How to Drink Kava In Vanuatu (A Tourist Guide!)

Tristan Balme How to drink Kava in vanuatu

Trying Kava is a fantastic way to experience Vanuatu culture on a deeper level.

The drink itself is an *acquired taste* (It’s horrendously bitter and vegetally) but induces calm, relaxing, and euphoric sensations.

Kava is such a big part of Vanuatu’s culture you really must try it while visiting but can be a little intimidating if you don’t know the etiquette.

Here’s everything I learnt about how to drink kava in Vanuatu as a tourist. 

What Exactly Is Kava

Tristan Balme 1 10

Kava is the national drink of Vanuatu. It’s made from the ground root of the kava plant (piper methysticum) and is often consumed in ceremonies, social gatherings, and for simple relaxation after a hard day’s work.

It’s important to note kava isn’t alcoholic! It may be drunk like its beer, but it’s a natural psychotropic that is very different from alcohol.

The active ingredients in kava are called kavalactones. They’re responsible for the relaxing and anxiety-reducing effects. Unlike alcohol, kava doesn’t impair your thinking but not a lot of research as been done on the compound and it can be hard to tell fact from fable.

How Kava is Made

Tristan Balme how to make kava

In the past, the root of the kava plant was chewed, releasing its active compounds. You might find this method practiced in some remote villages but is unlikely to be what you encounter as a tourist. 

Modern nakamals, like the one I visited, use either pre-ground dried kava root, or grind the fresh root themselves, which is thoroughly mixed with water in a large bowl. This mixture is then strained to produce the earthy-looking, slightly muddy beverage, with a bitter and earthy taste.

Having spent time in both Vanuatu and Fiji, i noticed that Fijian kava tended to be made from the dried powder, and Vanuatus kava moreso from fresh root. This may be why the Vanuatu kava was MUCH more potent!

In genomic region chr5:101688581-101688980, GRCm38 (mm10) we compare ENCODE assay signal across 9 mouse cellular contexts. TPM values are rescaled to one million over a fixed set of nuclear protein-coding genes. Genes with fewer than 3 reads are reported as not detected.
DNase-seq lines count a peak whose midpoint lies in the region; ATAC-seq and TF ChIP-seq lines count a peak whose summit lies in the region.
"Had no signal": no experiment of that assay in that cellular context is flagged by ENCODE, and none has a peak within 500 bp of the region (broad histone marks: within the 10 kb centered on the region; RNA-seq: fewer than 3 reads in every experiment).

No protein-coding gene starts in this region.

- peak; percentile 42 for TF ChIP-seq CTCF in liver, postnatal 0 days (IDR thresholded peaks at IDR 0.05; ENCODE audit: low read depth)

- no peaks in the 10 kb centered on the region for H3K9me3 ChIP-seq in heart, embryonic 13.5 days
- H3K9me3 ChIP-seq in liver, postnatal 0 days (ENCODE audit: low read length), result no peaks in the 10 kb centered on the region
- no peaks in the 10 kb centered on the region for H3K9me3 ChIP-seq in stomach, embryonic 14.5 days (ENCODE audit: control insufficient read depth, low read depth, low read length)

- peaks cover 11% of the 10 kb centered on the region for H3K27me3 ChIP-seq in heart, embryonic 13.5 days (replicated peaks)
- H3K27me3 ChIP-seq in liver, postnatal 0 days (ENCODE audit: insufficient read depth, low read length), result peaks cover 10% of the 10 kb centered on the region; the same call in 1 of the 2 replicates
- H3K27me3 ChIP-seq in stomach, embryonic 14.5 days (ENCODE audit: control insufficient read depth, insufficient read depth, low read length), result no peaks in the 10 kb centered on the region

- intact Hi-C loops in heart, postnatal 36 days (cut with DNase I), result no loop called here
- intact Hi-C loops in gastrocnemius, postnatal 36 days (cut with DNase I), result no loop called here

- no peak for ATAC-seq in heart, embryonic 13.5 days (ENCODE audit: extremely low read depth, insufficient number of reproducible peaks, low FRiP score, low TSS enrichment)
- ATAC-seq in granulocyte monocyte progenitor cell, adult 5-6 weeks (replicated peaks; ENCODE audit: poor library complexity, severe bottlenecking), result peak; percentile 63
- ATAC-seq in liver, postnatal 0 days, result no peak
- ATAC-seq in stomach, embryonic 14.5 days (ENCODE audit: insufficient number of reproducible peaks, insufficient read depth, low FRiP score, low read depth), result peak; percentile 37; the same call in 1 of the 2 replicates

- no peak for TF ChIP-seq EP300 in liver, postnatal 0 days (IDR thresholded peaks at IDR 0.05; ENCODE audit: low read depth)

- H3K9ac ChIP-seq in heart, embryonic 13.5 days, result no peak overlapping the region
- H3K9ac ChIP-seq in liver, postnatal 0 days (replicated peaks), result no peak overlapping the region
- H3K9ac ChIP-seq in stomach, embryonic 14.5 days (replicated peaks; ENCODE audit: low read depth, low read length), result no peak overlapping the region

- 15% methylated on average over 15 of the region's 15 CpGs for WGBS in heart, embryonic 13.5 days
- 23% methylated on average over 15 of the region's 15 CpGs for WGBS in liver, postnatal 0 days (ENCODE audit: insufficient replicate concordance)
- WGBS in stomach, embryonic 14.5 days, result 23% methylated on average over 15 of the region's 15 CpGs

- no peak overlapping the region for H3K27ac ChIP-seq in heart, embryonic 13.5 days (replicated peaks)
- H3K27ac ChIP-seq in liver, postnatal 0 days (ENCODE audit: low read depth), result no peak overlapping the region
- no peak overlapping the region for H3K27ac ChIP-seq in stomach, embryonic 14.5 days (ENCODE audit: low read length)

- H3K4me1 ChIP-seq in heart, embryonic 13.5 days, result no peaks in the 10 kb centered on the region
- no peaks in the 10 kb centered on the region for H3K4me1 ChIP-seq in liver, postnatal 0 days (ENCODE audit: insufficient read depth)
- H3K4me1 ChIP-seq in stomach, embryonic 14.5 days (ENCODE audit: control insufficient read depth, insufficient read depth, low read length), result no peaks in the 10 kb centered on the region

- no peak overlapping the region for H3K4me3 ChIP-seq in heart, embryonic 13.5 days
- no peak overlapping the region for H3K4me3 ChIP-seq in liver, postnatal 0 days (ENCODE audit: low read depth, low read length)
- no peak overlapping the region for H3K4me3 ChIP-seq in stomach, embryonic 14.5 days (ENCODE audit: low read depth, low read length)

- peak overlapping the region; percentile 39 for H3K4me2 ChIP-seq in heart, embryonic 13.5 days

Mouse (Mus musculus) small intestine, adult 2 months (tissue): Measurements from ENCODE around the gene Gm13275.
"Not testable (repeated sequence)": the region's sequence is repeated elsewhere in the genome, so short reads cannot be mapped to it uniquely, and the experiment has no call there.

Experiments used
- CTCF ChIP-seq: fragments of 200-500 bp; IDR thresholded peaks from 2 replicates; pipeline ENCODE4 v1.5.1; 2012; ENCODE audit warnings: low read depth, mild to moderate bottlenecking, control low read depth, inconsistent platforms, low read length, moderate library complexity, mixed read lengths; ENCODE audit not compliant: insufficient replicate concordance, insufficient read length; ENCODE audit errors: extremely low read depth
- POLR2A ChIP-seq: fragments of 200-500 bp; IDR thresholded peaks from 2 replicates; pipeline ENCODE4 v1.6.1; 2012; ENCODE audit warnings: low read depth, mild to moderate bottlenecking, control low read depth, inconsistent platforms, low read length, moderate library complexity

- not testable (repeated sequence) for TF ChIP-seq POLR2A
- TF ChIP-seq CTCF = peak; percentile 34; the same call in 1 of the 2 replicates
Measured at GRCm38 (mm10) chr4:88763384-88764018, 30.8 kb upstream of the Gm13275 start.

Where To Find Kava?

You’ve got a few options to get some Kava;

  • From a roadside stall – Many locals make Kava at home and sell it outside their homes. This is the cheapest way to buy Kava but as a tourist you don’t really know who’s good, how strong it is, and if it particularly sanitary.
  • From a Nakamal – These local kava bars are social joints where people meet, socialise, and enjoy some light food while drinking their Kava.
  • At a Kava ceremony – If you go on some of the tourist experiences, or get lucky enough to spend time in a local village, you may be invited to a kava ceremony. This is a really cool experience and a great way to understand the cultural significance of the drink.

My Reccomonedation: The best placed to try kava is at a kava bar, a.k.a, a nakamal. Nakamals come in various forms, from simple open-air structures to enclosed buildings, but they’re easy to spot. 

Look for the telltale red or green lights glowing outside, indicating a place where kava is served. Don’t hesitate to ask locals for directions–they’ll be happy to point you to the nearest bar. 

Besides, offering directions is a sign of the welcoming Vanuatu spirit. 

Tip: Everyone has a favorite Nakamal, and each owner pride themselves on making the best, strongest, or cleanest Kava in town. Talk to a couple of locals to find their recommended spot to visit!

Nakamal Recomendation: Bultahi Kava Bar (For The Local Kava Experience)

Tristan Balme Bultahi Kava Bar

Bultahi is one of the many nakamals where you can get a good kava experience right in the heart of Port Vila town (about a 10 minute walk from the city centre) . It’s newly built and attracts a lot of locals and tourists alike. The bar has a couple of windows leased to different vendors from various parts of Vanuatu. 

A shell cost around 300 vatu ($2) when I was there.

Highlights

  • An authentic local experience with no other tourists in sight!